Frustration for finishers with quotes stalling
MATTIE Mc Grath got quite mixed up in the Dáil last week when naming the magazine that our Taoiseach graced the front of recently. The quotes from the cattle factories are more straight forward however, with little or no change from the past two to three weeks.
This continues to be extremely disappointing from a finisher's point of view, given that last week's estimated kill of just over 32,000hd was 4,100hd below the same week last year.
The fact that prices across the pond are more than 80c/kg ahead of Irish returns is a further concern. On a 350kg carcase, this difference equates to almost €300/hd, which, in one finisher's opinion, is an "absolute disgrace".
Regardless of his feelings, he continues to be quoted a base of between 380-385c/kg for his steers and 390-395c/kg for his heifers. If he is a good seller and willing to travel he may get up to 400c/kg for his females. If he sells in the northwest, the R-grade steers and heifers in-spec will make 402c/kg and 408c/kg respectively.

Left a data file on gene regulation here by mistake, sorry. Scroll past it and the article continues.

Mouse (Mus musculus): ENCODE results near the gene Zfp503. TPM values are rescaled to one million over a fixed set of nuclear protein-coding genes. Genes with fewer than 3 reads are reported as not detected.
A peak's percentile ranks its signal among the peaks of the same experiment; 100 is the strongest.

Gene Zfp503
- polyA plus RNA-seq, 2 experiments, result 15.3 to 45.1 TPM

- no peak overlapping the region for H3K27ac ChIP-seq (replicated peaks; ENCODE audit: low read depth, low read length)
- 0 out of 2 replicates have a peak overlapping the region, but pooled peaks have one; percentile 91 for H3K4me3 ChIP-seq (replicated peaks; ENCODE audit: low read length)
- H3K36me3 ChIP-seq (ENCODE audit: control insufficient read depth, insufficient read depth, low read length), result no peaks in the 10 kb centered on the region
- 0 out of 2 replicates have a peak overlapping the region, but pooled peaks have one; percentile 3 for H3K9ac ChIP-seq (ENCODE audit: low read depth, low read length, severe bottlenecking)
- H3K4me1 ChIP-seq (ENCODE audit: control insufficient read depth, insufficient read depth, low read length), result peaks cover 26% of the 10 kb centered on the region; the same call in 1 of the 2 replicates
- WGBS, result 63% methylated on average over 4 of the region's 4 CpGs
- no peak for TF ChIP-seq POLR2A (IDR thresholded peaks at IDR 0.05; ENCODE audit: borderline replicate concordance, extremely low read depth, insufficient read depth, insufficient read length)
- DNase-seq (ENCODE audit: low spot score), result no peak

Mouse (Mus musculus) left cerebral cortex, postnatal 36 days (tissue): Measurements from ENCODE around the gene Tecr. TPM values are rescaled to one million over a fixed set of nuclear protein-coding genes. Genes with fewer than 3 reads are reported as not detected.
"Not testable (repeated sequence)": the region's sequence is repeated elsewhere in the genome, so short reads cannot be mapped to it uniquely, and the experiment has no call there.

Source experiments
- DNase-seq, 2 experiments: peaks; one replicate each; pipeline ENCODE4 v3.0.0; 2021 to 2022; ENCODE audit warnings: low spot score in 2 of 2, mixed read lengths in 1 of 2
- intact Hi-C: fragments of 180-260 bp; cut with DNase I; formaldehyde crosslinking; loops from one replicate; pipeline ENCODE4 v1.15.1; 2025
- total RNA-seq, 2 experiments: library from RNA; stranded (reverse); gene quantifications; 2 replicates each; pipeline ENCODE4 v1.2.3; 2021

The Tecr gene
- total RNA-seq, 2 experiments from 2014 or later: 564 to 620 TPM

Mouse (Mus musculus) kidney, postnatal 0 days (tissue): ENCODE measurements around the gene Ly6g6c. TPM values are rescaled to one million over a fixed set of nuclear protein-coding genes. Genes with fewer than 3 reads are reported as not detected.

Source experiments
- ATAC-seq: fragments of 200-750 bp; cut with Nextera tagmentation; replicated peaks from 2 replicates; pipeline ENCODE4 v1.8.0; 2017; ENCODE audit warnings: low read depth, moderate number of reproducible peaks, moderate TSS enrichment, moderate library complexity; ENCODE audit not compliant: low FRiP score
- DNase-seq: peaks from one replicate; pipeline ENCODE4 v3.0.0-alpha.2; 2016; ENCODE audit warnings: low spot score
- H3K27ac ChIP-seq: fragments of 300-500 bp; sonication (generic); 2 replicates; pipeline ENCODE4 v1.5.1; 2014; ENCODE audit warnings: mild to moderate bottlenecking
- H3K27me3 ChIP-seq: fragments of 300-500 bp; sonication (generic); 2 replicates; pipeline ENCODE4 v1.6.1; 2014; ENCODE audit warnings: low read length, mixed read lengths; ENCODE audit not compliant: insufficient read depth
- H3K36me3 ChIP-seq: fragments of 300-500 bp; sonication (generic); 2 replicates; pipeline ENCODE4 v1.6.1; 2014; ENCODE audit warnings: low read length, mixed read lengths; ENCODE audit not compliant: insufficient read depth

The bulls are also unchanged with the quotes for the Us generally at 390c/kg, while up to 402c/kg is on offer again up in the northwest. Quotes for the Rs range from 380c/kg to 390c/kg, with the O grades at 365-370c/kg. P quotes are at 350-360c/kg. Some farmers are getting a flat 390c/kg for a mix of R and Us. Others have successfully bargained for up to €4/kg for the best of their bulls.
The tops of the cull cows are making from 350-358c/kg, with the R grades at 330-352c/kg, O-grade cows are securing between 320-346c/kg, while P+ cows are commanding prices of 300-334c/kg.
IFA National livestock committee chairman Henry Burns said grass cattle are drying up quickly and beef demand is increasing.
He claimed the Irish beef price was crying out for competition and again called on Minister for Agriculture Simon Coveney to take action to get the live export trade to the Middle East and North Africa moving.